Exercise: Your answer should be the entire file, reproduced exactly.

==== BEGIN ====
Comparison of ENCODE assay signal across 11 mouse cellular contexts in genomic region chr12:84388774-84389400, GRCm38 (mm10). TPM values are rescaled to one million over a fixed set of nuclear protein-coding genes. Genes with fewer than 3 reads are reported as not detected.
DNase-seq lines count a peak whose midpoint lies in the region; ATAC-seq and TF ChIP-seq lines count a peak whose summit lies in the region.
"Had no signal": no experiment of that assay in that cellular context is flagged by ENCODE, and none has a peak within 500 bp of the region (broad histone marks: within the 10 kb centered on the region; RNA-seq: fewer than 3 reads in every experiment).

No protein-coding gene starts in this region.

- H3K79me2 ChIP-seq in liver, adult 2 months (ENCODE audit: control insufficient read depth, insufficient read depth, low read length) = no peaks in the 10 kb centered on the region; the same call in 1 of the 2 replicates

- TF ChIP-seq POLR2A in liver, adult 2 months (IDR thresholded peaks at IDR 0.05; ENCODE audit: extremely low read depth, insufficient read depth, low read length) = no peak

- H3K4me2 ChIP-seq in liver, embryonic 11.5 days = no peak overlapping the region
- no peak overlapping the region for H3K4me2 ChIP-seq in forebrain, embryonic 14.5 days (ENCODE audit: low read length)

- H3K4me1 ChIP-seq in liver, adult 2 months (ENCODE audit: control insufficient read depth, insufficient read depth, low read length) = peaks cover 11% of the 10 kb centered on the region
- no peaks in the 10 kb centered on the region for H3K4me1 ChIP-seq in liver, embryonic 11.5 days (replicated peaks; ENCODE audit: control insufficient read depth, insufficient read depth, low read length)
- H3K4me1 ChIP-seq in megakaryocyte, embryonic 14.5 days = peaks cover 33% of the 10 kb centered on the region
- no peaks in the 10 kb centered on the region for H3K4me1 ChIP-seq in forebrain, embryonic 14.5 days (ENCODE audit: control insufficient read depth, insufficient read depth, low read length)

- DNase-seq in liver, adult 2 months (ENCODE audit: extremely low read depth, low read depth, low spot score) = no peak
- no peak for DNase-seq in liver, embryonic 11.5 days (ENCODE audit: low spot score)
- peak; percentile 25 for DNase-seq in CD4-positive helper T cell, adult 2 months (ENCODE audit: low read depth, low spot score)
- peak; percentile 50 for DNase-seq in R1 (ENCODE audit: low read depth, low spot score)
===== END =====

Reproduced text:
Comparison of ENCODE assay signal across 11 mouse cellular contexts in genomic region chr12:84388774-84389400, GRCm38 (mm10). TPM values are rescaled to one million over a fixed set of nuclear protein-coding genes. Genes with fewer than 3 reads are reported as not detected.
DNase-seq lines count a peak whose midpoint lies in the region; ATAC-seq and TF ChIP-seq lines count a peak whose summit lies in the region.
"Had no signal": no experiment of that assay in that cellular context is flagged by ENCODE, and none has a peak within 500 bp of the region (broad histone marks: within the 10 kb centered on the region; RNA-seq: fewer than 3 reads in every experiment).

No protein-coding gene starts in this region.

- H3K79me2 ChIP-seq in liver, adult 2 months (ENCODE audit: control insufficient read depth, insufficient read depth, low read length) = no peaks in the 10 kb centered on the region; the same call in 1 of the 2 replicates

- TF ChIP-seq POLR2A in liver, adult 2 months (IDR thresholded peaks at IDR 0.05; ENCODE audit: extremely low read depth, insufficient read depth, low read length) = no peak

- H3K4me2 ChIP-seq in liver, embryonic 11.5 days = no peak overlapping the region
- no peak overlapping the region for H3K4me2 ChIP-seq in forebrain, embryonic 14.5 days (ENCODE audit: low read length)

- H3K4me1 ChIP-seq in liver, adult 2 months (ENCODE audit: control insufficient read depth, insufficient read depth, low read length) = peaks cover 11% of the 10 kb centered on the region
- no peaks in the 10 kb centered on the region for H3K4me1 ChIP-seq in liver, embryonic 11.5 days (replicated peaks; ENCODE audit: control insufficient read depth, insufficient read depth, low read length)
- H3K4me1 ChIP-seq in megakaryocyte, embryonic 14.5 days = peaks cover 33% of the 10 kb centered on the region
- no peaks in the 10 kb centered on the region for H3K4me1 ChIP-seq in forebrain, embryonic 14.5 days (ENCODE audit: control insufficient read depth, insufficient read depth, low read length)

- DNase-seq in liver, adult 2 months (ENCODE audit: extremely low read depth, low read depth, low spot score) = no peak
- no peak for DNase-seq in liver, embryonic 11.5 days (ENCODE audit: low spot score)
- peak; percentile 25 for DNase-seq in CD4-positive helper T cell, adult 2 months (ENCODE audit: low read depth, low spot score)
- peak; percentile 50 for DNase-seq in R1 (ENCODE audit: low read depth, low spot score)